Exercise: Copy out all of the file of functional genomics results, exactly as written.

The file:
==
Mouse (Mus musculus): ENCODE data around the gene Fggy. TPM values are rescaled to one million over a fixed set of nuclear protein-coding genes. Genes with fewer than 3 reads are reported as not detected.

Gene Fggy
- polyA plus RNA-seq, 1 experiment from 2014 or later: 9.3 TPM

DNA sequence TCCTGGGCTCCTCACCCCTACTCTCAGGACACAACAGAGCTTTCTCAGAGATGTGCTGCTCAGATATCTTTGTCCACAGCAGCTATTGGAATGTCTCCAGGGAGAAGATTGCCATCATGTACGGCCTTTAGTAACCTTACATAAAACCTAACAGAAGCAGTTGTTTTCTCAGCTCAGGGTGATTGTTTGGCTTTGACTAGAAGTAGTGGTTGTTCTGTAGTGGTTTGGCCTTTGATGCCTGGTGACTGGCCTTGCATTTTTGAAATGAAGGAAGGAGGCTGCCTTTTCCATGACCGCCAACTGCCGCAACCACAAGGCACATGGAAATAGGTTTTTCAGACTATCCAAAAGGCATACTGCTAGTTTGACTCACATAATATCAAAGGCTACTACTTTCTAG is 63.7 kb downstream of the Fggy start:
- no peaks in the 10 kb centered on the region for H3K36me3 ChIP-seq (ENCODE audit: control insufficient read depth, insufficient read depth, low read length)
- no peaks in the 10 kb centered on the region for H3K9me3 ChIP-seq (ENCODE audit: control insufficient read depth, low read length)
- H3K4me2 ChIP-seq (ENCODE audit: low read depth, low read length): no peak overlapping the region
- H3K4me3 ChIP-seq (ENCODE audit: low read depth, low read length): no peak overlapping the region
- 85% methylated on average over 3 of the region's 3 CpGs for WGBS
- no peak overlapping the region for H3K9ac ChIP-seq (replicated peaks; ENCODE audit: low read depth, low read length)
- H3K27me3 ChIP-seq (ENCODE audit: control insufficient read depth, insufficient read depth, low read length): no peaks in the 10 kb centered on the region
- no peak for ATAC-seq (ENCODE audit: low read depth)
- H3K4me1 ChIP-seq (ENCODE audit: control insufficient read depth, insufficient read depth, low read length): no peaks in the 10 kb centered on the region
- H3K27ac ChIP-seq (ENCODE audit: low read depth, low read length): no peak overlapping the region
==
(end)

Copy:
Mouse (Mus musculus): ENCODE data around the gene Fggy. TPM values are rescaled to one million over a fixed set of nuclear protein-coding genes. Genes with fewer than 3 reads are reported as not detected.

Gene Fggy
- polyA plus RNA-seq, 1 experiment from 2014 or later: 9.3 TPM

DNA sequence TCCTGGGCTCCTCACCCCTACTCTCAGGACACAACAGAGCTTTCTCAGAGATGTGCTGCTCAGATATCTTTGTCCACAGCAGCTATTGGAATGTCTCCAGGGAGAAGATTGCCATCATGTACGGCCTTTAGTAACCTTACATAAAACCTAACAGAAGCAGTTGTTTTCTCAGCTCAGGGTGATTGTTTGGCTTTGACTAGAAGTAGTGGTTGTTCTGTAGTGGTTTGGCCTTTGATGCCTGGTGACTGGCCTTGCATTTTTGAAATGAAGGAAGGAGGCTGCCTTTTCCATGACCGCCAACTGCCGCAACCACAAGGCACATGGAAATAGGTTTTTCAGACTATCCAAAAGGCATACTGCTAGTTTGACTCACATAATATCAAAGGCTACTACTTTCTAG is 63.7 kb downstream of the Fggy start:
- no peaks in the 10 kb centered on the region for H3K36me3 ChIP-seq (ENCODE audit: control insufficient read depth, insufficient read depth, low read length)
- no peaks in the 10 kb centered on the region for H3K9me3 ChIP-seq (ENCODE audit: control insufficient read depth, low read length)
- H3K4me2 ChIP-seq (ENCODE audit: low read depth, low read length): no peak overlapping the region
- H3K4me3 ChIP-seq (ENCODE audit: low read depth, low read length): no peak overlapping the region
- 85% methylated on average over 3 of the region's 3 CpGs for WGBS
- no peak overlapping the region for H3K9ac ChIP-seq (replicated peaks; ENCODE audit: low read depth, low read length)
- H3K27me3 ChIP-seq (ENCODE audit: control insufficient read depth, insufficient read depth, low read length): no peaks in the 10 kb centered on the region
- no peak for ATAC-seq (ENCODE audit: low read depth)
- H3K4me1 ChIP-seq (ENCODE audit: control insufficient read depth, insufficient read depth, low read length): no peaks in the 10 kb centered on the region
- H3K27ac ChIP-seq (ENCODE audit: low read depth, low read length): no peak overlapping the region